There was once a time when two parents who didn’t have college degrees could afford to have a family, and eventually send that family away to college in the hopes of creating a better life for their children. These days are gone. The middle class has seen the end of its time and it may never rebound. As a result, the kids of Gen X and Gen Y made the decision to attend college classes in order to obtain a degree and live a better life than their parents lived. What a lot of them didn’t realize is that they weren’t living better.
Many college graduates across this beautiful country of ours are unemployed and are thousands of dollars in debt because they bought into the idea that college was necessary. They went away, got four-year degrees, and graduated. They were ready and willing to enter the workforce and become productive members of society. What they got, was a rude awakening. The job market didn’t exist for the flood of prospective employees that came out of college at the same time. The best part, however, is that the trade careers were practically barren and still are.
Are we drifting further away from the middle-class possibilities and wasting our time with four-year and graduate educations? Are college degrees obsolete?
Seeing Both Sides – College or No College?
Certainly, a four-year college degree is an impressive accomplishment. You take your general education classes, the classes towards your major, and at the end of four years, they hand you a piece of paper that says you’ve done something with your life. That’s all well and good if you can actually find a job in the field for which you spent a lot of money and got a piece of paper to attain. Unfortunately, this is happening less than often than we’d like to admit.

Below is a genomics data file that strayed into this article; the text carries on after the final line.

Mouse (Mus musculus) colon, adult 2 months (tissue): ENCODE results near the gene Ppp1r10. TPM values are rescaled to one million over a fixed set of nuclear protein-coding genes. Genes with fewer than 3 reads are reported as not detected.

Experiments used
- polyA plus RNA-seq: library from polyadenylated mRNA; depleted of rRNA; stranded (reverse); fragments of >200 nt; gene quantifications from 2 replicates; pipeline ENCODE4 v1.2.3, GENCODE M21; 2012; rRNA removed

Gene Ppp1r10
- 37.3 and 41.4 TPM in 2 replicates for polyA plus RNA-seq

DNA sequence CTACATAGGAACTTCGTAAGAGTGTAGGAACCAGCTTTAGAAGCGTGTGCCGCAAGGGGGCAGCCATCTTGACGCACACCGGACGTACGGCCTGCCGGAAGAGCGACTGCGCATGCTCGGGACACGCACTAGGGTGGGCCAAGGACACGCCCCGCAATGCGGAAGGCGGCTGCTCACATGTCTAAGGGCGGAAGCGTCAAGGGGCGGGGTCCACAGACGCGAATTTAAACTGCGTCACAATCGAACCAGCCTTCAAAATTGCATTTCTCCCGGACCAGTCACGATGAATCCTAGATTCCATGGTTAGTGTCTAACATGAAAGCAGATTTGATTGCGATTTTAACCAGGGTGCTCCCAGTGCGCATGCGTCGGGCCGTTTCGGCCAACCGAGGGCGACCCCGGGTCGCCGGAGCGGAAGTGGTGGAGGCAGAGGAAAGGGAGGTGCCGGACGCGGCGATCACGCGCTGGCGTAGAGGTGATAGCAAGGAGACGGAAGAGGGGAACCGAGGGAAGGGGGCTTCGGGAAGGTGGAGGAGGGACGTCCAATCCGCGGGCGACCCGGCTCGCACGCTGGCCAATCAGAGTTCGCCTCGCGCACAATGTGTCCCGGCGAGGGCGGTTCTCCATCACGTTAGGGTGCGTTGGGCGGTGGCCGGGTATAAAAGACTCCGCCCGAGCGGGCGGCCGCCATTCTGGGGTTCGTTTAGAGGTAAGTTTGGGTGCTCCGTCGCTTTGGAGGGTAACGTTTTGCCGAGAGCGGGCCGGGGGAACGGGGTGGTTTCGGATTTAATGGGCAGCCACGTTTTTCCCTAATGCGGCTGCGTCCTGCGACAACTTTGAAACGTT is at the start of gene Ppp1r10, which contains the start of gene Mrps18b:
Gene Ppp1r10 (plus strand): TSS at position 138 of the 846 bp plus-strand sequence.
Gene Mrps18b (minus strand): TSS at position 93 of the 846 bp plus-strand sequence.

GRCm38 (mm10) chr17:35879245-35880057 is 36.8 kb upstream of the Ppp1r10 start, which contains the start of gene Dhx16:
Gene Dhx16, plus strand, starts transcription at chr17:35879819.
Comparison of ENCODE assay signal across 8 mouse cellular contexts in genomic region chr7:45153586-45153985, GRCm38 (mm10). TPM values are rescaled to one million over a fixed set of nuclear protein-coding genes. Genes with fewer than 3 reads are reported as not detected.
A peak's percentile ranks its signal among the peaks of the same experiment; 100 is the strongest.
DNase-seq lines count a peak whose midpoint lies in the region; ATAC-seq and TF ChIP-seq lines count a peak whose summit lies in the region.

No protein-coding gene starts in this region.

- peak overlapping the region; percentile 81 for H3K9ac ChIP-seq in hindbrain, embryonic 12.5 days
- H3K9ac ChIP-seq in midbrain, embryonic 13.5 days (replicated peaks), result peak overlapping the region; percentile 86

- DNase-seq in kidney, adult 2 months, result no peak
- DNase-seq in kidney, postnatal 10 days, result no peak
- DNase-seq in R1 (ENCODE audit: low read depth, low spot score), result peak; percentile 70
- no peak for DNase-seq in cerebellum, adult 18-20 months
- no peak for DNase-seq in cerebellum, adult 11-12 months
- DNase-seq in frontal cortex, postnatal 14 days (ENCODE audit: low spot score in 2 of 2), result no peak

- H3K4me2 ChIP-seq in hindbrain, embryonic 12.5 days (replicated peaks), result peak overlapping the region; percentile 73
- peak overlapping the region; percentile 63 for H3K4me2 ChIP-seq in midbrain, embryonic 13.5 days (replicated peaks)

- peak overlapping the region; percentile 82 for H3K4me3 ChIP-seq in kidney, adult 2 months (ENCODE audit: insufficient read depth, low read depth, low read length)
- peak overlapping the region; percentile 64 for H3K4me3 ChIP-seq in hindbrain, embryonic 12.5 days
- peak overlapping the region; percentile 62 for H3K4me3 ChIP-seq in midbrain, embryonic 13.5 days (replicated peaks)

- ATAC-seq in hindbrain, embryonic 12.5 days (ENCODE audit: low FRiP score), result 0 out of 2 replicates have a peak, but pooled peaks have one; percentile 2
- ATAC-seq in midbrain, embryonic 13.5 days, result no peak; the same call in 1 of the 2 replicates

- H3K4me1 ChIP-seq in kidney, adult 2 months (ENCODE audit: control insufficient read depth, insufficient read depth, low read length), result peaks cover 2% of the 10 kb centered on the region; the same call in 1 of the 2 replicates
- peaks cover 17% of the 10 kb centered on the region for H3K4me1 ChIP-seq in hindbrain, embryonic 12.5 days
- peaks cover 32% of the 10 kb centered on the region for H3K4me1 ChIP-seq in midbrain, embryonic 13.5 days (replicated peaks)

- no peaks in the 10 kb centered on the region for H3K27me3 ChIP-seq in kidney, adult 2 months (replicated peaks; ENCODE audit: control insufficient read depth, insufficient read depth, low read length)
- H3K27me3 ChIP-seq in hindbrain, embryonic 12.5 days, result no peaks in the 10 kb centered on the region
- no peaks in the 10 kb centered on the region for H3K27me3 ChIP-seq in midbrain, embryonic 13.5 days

Obviously, some jobs are readily available for graduates; teachers, architects, and business people, but how about the people who major in psychology or philosophy? They majored in something that interested them but quickly came to find out that it wasn’t worth the piece of paper with the Dean’s signature on it. Yet, there they were, in debt up to their necks while earnestly holding a heavy piece of paper with Old English lettering declaring that they’d spent a lot of money to work in a restaurant or a department store.
Meanwhile, there are hundreds of different trade careers that are available that require short-term degrees or even certificates. There are several in-demand fields that are willing to train people straight out of two-year programs and a lot of these careers offer really good starting wages. Look at the nursing field, for example. Many community colleges offer a two-year program and after completion of certification exams, the student is then a registered nurse. It’s been declared that the United States is in the midst of a nursing shortage and yet there are still unemployable college graduates with useless four-year degrees in this world. Don’t even ask about the starting salary for a nurse; $60,000.
Electricians typically offer short programs before beginning an apprenticeship where you learn the trade and you climb the ranks and eventually become certified. The average electrician makes over $50,000 a year and several companies are willing to hire their people straight out of high school.
If you’re questioning whether or not college is right for you, it doesn’t have to be. There are people in this world who are meant to attend the school of hard knocks and claw their way to the top. There are also people out there who’ve received a calling to attend school for twelve years and become healers. The choice is not right, across the board, for everyone. College degrees are not the end all and be all anymore.